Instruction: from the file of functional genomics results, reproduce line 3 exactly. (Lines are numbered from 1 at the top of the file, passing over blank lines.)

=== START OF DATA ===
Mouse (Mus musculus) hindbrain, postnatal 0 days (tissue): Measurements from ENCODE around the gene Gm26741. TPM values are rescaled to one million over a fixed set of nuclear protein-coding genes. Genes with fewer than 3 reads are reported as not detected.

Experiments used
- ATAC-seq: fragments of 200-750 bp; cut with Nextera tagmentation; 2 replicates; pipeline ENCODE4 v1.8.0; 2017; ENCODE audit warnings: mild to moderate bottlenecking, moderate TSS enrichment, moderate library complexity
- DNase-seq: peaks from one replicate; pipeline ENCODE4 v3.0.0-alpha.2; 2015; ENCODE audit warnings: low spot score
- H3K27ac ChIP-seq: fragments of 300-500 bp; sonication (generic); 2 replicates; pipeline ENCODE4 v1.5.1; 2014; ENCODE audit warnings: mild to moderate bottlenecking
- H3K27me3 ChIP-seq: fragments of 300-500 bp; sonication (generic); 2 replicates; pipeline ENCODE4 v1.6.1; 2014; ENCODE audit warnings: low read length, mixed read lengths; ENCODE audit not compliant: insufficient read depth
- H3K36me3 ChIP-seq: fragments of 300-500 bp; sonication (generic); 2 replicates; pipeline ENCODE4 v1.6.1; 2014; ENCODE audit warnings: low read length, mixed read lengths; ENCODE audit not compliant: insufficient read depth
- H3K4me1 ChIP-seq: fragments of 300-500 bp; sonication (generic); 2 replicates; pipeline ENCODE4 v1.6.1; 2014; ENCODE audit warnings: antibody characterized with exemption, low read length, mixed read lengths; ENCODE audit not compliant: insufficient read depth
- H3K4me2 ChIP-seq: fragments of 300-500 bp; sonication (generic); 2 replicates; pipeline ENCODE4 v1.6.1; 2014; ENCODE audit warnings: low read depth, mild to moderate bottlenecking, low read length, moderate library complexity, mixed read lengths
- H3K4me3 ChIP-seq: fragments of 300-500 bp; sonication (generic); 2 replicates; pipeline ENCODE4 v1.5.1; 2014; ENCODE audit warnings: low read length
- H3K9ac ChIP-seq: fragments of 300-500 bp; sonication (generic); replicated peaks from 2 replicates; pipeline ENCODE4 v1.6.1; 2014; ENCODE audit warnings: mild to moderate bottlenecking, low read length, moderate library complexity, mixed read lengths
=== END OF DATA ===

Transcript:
- ATAC-seq: fragments of 200-750 bp; cut with Nextera tagmentation; 2 replicates; pipeline ENCODE4 v1.8.0; 2017; ENCODE audit warnings: mild to moderate bottlenecking, moderate TSS enrichment, moderate library complexity